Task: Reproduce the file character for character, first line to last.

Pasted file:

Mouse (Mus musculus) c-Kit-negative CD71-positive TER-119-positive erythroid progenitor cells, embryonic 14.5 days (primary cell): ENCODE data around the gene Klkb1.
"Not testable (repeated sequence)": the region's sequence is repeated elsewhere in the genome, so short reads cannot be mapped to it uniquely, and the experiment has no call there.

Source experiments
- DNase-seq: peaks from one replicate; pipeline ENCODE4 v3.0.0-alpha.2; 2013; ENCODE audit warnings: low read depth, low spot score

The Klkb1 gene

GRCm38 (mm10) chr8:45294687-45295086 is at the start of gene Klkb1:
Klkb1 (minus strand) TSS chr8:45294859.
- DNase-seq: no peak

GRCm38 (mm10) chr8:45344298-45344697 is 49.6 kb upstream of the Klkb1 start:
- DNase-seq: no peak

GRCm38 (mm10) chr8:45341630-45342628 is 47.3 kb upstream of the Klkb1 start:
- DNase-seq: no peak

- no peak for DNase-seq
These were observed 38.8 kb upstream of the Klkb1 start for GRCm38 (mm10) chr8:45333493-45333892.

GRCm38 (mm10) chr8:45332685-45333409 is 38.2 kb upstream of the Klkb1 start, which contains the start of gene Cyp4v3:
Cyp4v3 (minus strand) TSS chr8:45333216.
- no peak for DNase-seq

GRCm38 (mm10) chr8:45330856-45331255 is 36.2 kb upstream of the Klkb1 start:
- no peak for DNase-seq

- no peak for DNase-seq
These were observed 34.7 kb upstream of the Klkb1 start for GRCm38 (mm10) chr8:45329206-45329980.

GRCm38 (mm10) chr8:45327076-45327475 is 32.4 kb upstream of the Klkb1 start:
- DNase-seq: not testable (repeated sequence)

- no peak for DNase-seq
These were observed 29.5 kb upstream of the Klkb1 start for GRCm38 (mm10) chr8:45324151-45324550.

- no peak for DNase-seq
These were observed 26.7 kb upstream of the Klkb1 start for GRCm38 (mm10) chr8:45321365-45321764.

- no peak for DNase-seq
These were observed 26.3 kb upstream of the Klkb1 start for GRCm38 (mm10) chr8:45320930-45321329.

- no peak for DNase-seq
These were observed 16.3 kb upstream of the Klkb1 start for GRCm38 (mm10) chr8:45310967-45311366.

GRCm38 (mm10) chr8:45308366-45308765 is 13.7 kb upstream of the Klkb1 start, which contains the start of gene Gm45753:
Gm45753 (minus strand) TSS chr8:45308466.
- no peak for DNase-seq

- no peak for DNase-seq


Mouse (Mus musculus) c-Kit-negative CD71-positive TER-119-positive erythroid progenitor cells, embryonic 14.5 days (primary cell): ENCODE data around the gene Klkb1.
"Not testable (repeated sequence)": the region's sequence is repeated elsewhere in the genome, so short reads cannot be mapped to it uniquely, and the experiment has no call there.

Source experiments
- DNase-seq: peaks from one replicate; pipeline ENCODE4 v3.0.0-alpha.2; 2013; ENCODE audit warnings: low read depth, low spot score

The Klkb1 gene

GRCm38 (mm10) chr8:45294687-45295086 is at the start of gene Klkb1:
Klkb1 (minus strand) TSS chr8:45294859.
- DNase-seq: no peak

GRCm38 (mm10) chr8:45344298-45344697 is 49.6 kb upstream of the Klkb1 start:
- DNase-seq: no peak

GRCm38 (mm10) chr8:45341630-45342628 is 47.3 kb upstream of the Klkb1 start:
- DNase-seq: no peak

- no peak for DNase-seq
These were observed 38.8 kb upstream of the Klkb1 start for GRCm38 (mm10) chr8:45333493-45333892.

GRCm38 (mm10) chr8:45332685-45333409 is 38.2 kb upstream of the Klkb1 start, which contains the start of gene Cyp4v3:
Cyp4v3 (minus strand) TSS chr8:45333216.
- no peak for DNase-seq

GRCm38 (mm10) chr8:45330856-45331255 is 36.2 kb upstream of the Klkb1 start:
- no peak for DNase-seq

- no peak for DNase-seq
These were observed 34.7 kb upstream of the Klkb1 start for GRCm38 (mm10) chr8:45329206-45329980.

GRCm38 (mm10) chr8:45327076-45327475 is 32.4 kb upstream of the Klkb1 start:
- DNase-seq: not testable (repeated sequence)

- no peak for DNase-seq
These were observed 29.5 kb upstream of the Klkb1 start for GRCm38 (mm10) chr8:45324151-45324550.

- no peak for DNase-seq
These were observed 26.7 kb upstream of the Klkb1 start for GRCm38 (mm10) chr8:45321365-45321764.

- no peak for DNase-seq
These were observed 26.3 kb upstream of the Klkb1 start for GRCm38 (mm10) chr8:45320930-45321329.

- no peak for DNase-seq
These were observed 16.3 kb upstream of the Klkb1 start for GRCm38 (mm10) chr8:45310967-45311366.

GRCm38 (mm10) chr8:45308366-45308765 is 13.7 kb upstream of the Klkb1 start, which contains the start of gene Gm45753:
Gm45753 (minus strand) TSS chr8:45308466.
- no peak for DNase-seq

- no peak for DNase-seq